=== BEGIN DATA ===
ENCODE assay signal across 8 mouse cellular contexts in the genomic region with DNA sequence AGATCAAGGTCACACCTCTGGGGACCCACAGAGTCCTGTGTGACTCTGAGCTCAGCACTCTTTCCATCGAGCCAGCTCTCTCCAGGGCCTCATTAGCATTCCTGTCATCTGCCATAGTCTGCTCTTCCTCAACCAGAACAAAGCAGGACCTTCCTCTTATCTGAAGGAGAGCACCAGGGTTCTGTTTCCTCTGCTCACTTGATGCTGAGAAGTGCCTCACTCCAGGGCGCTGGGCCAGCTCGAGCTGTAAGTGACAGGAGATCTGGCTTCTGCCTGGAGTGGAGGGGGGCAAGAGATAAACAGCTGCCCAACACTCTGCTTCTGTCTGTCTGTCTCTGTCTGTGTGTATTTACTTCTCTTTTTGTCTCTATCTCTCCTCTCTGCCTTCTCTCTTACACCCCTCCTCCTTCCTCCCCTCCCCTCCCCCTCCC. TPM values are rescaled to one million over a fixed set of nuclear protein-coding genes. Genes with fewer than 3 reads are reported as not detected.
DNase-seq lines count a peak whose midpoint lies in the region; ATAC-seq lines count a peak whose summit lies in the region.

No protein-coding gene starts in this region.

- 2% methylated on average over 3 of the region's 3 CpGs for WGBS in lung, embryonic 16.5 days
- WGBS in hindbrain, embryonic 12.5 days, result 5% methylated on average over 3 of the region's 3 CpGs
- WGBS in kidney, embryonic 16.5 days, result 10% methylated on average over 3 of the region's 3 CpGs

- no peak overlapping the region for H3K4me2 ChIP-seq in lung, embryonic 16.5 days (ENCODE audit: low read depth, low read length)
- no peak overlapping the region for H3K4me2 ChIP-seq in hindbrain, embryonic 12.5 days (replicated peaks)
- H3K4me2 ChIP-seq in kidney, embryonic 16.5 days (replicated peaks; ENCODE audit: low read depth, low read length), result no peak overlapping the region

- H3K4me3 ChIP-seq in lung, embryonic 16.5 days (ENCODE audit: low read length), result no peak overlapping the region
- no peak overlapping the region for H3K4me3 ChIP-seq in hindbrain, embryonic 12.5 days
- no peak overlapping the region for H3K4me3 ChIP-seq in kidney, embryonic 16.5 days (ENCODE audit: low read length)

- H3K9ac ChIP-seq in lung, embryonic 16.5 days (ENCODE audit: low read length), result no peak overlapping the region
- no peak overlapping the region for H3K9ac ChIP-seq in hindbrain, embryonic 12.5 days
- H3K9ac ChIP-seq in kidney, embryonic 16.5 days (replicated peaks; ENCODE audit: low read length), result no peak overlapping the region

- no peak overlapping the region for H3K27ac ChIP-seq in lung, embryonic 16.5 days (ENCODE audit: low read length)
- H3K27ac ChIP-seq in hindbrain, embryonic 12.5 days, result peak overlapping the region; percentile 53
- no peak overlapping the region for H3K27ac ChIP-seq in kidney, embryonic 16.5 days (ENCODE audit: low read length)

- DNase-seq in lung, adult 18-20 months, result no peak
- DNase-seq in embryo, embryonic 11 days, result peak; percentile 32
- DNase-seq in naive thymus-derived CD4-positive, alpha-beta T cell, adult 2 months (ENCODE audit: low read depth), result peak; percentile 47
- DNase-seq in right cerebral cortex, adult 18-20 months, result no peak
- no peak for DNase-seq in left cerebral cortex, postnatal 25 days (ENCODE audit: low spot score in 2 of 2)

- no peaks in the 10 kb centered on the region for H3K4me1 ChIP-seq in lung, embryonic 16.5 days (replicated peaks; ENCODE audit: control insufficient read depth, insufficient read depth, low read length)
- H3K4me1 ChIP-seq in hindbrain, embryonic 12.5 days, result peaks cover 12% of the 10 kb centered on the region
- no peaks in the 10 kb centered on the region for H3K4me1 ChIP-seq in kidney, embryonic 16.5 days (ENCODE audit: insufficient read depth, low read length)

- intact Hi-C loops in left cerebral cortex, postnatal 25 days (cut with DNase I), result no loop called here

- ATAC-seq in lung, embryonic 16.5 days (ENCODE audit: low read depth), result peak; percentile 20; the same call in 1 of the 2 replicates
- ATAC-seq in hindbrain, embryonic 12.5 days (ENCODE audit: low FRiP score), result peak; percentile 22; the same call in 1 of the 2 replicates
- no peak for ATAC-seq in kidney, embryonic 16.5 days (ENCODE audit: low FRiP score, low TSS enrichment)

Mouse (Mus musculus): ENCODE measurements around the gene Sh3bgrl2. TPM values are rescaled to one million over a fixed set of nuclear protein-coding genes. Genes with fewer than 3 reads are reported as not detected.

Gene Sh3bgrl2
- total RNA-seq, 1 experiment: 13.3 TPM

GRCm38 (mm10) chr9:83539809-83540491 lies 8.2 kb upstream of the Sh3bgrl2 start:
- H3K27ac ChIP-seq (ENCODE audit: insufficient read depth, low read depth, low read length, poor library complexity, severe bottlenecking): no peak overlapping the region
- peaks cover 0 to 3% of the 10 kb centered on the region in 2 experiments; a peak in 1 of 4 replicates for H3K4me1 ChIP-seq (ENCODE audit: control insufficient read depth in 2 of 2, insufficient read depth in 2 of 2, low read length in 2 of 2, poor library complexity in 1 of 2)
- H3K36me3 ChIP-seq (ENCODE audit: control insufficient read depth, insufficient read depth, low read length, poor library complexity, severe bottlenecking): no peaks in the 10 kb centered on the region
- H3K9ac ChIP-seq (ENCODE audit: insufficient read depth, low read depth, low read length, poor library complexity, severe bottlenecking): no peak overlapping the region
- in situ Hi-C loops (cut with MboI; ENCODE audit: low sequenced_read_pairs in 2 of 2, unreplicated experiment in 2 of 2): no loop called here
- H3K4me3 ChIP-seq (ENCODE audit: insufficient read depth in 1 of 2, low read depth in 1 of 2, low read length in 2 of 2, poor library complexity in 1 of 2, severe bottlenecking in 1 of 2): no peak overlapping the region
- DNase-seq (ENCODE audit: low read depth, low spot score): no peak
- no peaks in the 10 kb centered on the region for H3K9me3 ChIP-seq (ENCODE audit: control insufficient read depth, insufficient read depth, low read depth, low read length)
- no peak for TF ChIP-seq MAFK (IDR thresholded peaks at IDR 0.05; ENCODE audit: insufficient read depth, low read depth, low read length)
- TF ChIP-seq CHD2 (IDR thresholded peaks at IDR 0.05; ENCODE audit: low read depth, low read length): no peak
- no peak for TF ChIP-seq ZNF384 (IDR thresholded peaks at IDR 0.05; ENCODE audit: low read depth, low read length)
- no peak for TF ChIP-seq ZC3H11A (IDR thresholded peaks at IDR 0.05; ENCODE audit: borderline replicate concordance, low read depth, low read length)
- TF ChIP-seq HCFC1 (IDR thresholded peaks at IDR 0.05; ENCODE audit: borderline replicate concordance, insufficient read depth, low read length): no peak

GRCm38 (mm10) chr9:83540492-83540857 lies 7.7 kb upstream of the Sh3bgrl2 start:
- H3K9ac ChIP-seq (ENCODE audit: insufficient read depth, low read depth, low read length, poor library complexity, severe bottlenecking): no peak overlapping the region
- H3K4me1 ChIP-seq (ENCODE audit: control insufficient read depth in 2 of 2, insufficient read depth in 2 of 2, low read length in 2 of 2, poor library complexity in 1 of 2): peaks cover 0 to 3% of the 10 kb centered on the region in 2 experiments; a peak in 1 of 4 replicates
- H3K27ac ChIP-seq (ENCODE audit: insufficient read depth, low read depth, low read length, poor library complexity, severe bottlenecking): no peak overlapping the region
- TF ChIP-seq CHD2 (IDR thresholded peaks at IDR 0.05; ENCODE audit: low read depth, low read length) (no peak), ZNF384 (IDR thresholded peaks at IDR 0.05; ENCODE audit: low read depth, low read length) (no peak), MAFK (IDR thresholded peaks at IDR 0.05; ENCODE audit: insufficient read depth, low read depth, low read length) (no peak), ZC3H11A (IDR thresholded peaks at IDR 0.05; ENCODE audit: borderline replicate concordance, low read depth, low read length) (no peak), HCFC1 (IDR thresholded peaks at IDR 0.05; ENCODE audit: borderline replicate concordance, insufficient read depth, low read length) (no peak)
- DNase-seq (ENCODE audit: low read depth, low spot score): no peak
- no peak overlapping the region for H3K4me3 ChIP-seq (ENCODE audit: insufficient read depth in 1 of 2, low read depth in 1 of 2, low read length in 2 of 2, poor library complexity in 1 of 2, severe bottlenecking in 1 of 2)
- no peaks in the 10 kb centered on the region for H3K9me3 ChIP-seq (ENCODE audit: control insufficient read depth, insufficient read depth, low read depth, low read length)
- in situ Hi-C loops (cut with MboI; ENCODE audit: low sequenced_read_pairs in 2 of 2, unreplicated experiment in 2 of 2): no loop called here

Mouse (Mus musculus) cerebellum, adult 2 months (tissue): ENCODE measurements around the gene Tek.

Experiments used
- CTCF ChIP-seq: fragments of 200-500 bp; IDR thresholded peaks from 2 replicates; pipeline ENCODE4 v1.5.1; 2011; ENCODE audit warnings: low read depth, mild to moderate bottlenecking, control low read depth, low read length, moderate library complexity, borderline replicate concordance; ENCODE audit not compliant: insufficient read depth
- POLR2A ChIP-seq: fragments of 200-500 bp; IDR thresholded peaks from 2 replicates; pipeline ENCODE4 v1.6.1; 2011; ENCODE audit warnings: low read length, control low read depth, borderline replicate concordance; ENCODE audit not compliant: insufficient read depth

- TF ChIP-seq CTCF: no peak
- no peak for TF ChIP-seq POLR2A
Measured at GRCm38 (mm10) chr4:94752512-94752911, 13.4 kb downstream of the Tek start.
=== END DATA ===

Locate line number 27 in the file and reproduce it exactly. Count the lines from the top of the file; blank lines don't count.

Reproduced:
- intact Hi-C loops in left cerebral cortex, postnatal 25 days (cut with DNase I), result no loop called here